Other pollutants could cause your water to taste particularly salty, soapy or sweet. As one might imagine, water tastes salty when its sodium content is high and soapy when there is a detectable concentration of dissolved alkaline minerals. If your water tastes sweet or chemically, it might be contaminated with VOCs, though most homeowners will be unable to detect this by taste. Certain scents could also ring alarm bells. Most common are "rotten egg odors," "detergent odors," "musty or earthy smells" and "chlorine smells." Should you notice any change in the flavor, scent or appearance of your home's drinking water, immediately contact a professional.

10 Ways to Protect Your Well Water from Common Pollutants

#1 Sink Your Well On High Ground

First on our list of ways to protect your well water from common pollutants is to sink your well on high ground so you can drain surface water away from the well naturally. Consult a licensed well driller when sinking a new well. According to Utah State University’s “How to Protect Your Well Water” fact sheet, “a well downhill from a livestock yard, a leaking fuel tank, or a septic system, runs a greater risk of contamination than a well on the uphill side of these pollution sources.”

Most county and state ordinances also require property owners to keep equipment and livestock away from the well – typically a minimum distance of 100 feet away – to avoid risk of contamination. The EPA resource “Septic Systems and Drinking Water” notes that “the contamination risk to your well is lower the farther apart the well and septic system are located.” Contamination risk from human and animal waste is far higher if “the well is downgradient" of septic tanks or livestock yards. This risk also increases if the well casing is cracked, which we address in further detail below.

Of course, this is not possible for those with a pre-existing well on their property. Keep in mind that if there was already a well on site when you bought your property, it might not have been subject to the same standards that are now required by your state or municipality. For example, existing wells are required by Utah state law “only to meet separation requirements in effect at the time of well construction.”

#2 Seal the Well Properly

Next, property owners should ensure that their well is properly sealed. According to the EPA resource “Protect Your Home's Water,” property owners should install a tamper-proof well cap or “sanitary seal to prevent unauthorized use of or entry in to the well.” Property owners should periodically inspect their well for “broken or missing well caps” and “settling or cracking of surface seals.” Make sure the well cap is secured to the well casing at all times and that the casing has not eroded in any way. At the same time, be sure to seal off any exposed parts of abandoned wells on your property.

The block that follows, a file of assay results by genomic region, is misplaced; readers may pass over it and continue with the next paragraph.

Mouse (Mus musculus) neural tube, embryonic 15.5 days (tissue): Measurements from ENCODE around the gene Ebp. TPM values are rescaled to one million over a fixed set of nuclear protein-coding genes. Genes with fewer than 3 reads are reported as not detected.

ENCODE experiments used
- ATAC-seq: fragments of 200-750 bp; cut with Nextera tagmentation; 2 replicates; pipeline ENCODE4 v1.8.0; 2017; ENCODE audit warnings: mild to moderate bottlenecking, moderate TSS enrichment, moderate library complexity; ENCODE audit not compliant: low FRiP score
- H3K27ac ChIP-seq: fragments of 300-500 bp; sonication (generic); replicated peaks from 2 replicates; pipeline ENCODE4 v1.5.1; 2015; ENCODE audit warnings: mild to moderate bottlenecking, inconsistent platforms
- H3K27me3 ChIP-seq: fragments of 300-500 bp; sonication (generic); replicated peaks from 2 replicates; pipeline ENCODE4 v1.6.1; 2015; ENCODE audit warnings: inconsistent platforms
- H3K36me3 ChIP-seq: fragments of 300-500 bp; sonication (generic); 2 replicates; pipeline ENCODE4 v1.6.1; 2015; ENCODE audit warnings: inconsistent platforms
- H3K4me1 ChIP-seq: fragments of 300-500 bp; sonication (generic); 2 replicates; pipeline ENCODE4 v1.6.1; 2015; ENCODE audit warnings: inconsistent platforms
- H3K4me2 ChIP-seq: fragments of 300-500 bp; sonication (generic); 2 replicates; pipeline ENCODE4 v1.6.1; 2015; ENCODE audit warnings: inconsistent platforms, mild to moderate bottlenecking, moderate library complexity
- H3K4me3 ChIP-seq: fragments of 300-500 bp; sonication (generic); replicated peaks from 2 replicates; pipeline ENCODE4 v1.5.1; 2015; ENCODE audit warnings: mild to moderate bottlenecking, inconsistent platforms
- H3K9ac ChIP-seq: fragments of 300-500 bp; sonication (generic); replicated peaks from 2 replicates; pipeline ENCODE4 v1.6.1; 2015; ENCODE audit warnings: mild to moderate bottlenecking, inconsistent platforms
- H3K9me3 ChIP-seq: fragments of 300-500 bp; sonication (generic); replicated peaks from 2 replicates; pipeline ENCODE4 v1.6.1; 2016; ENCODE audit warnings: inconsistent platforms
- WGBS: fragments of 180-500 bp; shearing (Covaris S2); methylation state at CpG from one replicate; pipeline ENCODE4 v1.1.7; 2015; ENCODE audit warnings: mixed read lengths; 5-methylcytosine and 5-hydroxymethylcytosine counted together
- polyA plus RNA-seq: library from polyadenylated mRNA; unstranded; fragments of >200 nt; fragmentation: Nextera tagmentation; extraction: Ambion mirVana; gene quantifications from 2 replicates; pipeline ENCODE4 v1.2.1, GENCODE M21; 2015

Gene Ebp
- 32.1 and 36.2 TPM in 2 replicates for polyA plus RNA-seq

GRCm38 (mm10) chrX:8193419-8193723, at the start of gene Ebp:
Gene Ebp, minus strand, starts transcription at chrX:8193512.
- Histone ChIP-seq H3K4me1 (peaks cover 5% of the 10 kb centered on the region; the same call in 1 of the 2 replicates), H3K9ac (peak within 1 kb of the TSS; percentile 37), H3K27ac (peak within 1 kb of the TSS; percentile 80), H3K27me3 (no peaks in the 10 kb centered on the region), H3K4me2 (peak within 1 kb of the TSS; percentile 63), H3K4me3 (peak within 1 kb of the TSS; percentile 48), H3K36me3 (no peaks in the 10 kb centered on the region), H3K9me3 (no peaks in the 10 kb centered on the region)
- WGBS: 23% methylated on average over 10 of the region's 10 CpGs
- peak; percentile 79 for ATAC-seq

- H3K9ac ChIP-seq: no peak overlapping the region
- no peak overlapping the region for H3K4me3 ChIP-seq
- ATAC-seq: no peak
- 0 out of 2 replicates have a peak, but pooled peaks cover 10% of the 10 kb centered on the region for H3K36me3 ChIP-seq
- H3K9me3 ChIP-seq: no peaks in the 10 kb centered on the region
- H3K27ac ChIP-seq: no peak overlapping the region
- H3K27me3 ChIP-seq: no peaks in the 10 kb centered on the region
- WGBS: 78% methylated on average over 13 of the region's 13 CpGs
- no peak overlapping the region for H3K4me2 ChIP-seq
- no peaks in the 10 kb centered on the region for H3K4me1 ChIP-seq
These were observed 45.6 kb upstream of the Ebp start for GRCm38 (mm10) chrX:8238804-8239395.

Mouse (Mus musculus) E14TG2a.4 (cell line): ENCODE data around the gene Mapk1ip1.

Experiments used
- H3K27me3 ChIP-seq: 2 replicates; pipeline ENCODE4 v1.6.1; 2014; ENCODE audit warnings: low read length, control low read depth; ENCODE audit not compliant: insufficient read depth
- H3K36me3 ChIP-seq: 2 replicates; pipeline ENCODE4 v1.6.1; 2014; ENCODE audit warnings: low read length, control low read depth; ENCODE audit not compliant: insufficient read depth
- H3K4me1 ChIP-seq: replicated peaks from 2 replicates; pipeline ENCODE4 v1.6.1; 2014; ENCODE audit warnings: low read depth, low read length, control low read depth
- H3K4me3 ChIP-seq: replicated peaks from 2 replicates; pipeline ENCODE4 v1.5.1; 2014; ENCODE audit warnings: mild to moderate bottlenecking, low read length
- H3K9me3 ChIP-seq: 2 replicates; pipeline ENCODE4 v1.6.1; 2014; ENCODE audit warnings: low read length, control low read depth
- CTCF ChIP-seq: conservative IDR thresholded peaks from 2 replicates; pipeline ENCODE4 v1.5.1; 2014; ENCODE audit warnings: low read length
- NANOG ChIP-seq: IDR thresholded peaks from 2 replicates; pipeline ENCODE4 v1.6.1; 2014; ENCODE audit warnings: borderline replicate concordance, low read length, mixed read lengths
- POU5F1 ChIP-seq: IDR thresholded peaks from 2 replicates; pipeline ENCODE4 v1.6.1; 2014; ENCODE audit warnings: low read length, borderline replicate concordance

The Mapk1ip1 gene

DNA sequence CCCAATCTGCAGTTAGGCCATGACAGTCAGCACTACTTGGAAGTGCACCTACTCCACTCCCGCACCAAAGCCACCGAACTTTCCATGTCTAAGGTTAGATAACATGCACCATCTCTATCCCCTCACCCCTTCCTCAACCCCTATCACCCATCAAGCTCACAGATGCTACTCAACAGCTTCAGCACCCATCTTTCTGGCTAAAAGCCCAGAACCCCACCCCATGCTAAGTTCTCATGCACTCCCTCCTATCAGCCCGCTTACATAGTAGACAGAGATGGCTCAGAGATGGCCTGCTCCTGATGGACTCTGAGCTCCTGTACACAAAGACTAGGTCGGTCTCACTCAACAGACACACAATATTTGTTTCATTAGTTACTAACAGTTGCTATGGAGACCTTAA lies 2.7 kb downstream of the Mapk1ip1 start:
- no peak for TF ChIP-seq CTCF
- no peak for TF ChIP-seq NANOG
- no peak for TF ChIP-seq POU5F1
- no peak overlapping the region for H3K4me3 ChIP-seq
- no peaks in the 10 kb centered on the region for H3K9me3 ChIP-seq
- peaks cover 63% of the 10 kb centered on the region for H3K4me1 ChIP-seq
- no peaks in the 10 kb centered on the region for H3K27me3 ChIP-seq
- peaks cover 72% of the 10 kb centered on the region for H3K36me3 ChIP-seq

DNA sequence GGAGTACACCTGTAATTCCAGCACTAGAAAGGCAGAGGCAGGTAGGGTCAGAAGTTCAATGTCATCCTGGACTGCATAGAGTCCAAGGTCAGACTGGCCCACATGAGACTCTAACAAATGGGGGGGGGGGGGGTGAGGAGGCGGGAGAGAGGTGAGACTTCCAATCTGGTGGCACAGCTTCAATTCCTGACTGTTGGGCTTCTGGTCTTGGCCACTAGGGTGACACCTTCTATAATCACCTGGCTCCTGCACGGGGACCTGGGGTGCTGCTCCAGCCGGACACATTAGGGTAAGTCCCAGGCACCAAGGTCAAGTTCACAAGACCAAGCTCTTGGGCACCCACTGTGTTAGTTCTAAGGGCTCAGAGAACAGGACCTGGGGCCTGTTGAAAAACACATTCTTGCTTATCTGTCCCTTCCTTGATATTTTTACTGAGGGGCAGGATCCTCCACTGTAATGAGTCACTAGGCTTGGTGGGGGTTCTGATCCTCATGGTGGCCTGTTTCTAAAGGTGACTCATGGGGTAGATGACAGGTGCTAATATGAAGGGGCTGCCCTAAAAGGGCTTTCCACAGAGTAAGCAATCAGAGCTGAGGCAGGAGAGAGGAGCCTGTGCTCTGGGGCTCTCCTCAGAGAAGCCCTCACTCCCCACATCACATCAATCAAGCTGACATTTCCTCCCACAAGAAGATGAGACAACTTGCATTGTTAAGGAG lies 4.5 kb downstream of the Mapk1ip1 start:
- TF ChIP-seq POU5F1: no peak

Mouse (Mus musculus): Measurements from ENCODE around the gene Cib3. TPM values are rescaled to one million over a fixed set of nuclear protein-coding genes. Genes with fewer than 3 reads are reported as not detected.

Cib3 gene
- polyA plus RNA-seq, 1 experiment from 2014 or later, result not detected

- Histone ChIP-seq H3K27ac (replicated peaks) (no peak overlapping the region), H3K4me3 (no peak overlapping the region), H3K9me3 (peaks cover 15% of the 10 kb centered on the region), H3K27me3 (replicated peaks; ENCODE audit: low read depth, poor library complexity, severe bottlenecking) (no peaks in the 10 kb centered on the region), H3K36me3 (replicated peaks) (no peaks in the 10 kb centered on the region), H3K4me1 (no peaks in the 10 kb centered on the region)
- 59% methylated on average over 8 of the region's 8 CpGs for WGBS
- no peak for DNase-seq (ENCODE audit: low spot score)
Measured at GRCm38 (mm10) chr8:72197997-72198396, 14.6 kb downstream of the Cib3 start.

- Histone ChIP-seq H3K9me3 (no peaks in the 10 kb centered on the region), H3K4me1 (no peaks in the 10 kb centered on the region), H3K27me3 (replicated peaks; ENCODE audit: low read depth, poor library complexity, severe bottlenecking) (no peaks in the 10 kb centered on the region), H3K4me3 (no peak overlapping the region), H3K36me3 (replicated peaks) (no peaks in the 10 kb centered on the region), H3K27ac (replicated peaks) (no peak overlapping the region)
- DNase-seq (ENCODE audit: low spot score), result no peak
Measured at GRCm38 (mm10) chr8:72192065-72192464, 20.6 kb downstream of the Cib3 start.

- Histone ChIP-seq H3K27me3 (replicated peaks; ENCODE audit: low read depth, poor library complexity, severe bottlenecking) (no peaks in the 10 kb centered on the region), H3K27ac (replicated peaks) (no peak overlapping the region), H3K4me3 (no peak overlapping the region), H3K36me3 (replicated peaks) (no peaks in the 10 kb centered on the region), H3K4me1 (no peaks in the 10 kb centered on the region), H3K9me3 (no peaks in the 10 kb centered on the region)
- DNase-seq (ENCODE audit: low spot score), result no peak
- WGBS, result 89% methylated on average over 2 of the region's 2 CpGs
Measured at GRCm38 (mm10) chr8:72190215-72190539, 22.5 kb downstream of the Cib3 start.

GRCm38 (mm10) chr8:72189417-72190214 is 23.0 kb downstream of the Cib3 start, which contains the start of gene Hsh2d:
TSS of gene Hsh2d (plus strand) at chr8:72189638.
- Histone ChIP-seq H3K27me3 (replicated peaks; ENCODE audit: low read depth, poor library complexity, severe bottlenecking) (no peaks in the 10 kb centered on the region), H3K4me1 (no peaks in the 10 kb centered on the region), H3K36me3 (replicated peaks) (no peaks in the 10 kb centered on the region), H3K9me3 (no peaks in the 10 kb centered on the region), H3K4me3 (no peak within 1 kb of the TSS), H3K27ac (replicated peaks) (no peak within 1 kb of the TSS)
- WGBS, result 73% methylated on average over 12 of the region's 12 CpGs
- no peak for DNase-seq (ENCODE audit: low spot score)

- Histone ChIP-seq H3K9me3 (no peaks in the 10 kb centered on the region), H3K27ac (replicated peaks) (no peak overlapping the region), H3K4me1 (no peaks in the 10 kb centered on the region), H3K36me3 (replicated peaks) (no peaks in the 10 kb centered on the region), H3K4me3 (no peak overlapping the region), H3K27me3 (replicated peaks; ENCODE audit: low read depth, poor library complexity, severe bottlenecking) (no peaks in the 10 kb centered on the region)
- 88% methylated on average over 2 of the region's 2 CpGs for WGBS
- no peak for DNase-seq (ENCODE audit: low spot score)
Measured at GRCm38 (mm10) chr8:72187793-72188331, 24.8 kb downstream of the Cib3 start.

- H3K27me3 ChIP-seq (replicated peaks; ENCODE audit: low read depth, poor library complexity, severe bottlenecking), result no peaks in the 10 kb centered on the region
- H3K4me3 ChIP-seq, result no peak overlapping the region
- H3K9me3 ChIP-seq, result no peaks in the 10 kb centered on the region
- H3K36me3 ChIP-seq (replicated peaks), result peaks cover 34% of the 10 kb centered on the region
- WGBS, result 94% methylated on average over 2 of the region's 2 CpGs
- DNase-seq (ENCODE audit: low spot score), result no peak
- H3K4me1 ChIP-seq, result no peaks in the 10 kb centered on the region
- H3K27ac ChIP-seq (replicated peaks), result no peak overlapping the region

#3 Don’t Use, Store or Dispose of Chemicals Near the Well Site

As mentioned above, human activities can lead to well water contamination. Because of this, your local health department probably requires property owners to maintain a pollution-free buffer zone around their wells. Consult a contractor or government official to make sure you are in compliance.

To avoid polluting your own well water, do not use, store or dispose of hazardous chemicals near the well site. Property owners should also avoid flushing certain chemicals down toilets or pouring them down drains in their homes. The University of Georgia resource “Protecting Your Well and Wellhead” notes that property owners should never “dispose of excess medications” in this manner. Instead, they should “take medication to a collection facility…if possible.” 

The Centers for Disease Control (CDC) resource “Well Maintenance” explains how to keep your well water clear of other types of household and industrial chemicals. According to the CDC, “all hazardous materials, such as paint, fertilizer, pesticides, and motor oil, should be kept far away from your well.” If you need to mix harsh chemicals for any reason, never “place the hose inside the mixing container.” Doing so could “syphon chemicals into a household’s water system.”

#4 Test Your Well Water Often

The CDC recommends that all property owners test their wells annually, checking for “mechanical problems, cleanliness, and the presence of certain contaminants, such as coliform bacteria, nitrates/nitrites, and any other contaminants of local concern.” However, some property owners must test their wells more often than just once each year. In their resource “Private Well Water Safety and Testing,” the Maine Center for Disease Control & Prevention Division of Environmental and Community Health explains. According to this resource, property owners should test their wells if they are expecting a new baby or if the water changes in some way (taste, smell or appearance).